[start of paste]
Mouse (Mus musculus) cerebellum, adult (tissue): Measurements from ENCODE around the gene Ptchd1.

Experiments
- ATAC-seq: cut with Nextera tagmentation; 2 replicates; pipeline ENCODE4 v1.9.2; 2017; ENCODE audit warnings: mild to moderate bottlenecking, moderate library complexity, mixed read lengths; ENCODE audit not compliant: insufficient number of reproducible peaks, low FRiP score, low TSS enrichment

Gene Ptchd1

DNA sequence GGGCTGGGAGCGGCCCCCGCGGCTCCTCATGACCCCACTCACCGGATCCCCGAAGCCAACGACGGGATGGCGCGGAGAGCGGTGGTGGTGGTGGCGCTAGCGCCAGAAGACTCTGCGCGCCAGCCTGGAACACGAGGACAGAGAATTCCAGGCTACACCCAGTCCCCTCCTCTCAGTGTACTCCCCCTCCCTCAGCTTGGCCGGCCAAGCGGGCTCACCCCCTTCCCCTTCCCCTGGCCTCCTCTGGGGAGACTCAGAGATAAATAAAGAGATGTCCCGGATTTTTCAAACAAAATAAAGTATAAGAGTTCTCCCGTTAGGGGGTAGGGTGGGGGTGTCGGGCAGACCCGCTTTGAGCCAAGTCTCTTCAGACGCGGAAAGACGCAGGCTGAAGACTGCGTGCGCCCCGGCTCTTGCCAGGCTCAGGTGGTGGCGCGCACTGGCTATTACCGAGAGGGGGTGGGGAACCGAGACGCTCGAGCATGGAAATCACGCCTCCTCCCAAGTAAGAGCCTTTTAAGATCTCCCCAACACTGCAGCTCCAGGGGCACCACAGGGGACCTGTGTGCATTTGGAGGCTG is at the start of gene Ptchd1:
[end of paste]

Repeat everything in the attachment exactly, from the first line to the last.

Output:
Mouse (Mus musculus) cerebellum, adult (tissue): Measurements from ENCODE around the gene Ptchd1.

Experiments
- ATAC-seq: cut with Nextera tagmentation; 2 replicates; pipeline ENCODE4 v1.9.2; 2017; ENCODE audit warnings: mild to moderate bottlenecking, moderate library complexity, mixed read lengths; ENCODE audit not compliant: insufficient number of reproducible peaks, low FRiP score, low TSS enrichment

Gene Ptchd1

DNA sequence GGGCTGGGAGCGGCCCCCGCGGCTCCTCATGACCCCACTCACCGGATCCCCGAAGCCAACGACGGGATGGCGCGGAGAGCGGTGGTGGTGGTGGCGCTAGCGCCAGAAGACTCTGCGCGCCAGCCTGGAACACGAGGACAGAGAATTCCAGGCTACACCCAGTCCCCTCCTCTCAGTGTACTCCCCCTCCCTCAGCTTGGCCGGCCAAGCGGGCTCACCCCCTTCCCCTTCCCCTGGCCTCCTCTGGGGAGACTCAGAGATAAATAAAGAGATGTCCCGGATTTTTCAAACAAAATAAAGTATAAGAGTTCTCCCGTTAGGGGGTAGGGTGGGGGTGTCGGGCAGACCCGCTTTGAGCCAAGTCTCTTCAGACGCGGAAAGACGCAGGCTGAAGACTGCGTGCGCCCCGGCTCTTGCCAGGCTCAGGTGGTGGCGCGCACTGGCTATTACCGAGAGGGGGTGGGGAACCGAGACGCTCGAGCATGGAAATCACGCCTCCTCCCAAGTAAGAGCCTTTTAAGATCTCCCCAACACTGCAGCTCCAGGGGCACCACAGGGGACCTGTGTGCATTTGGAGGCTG is at the start of gene Ptchd1: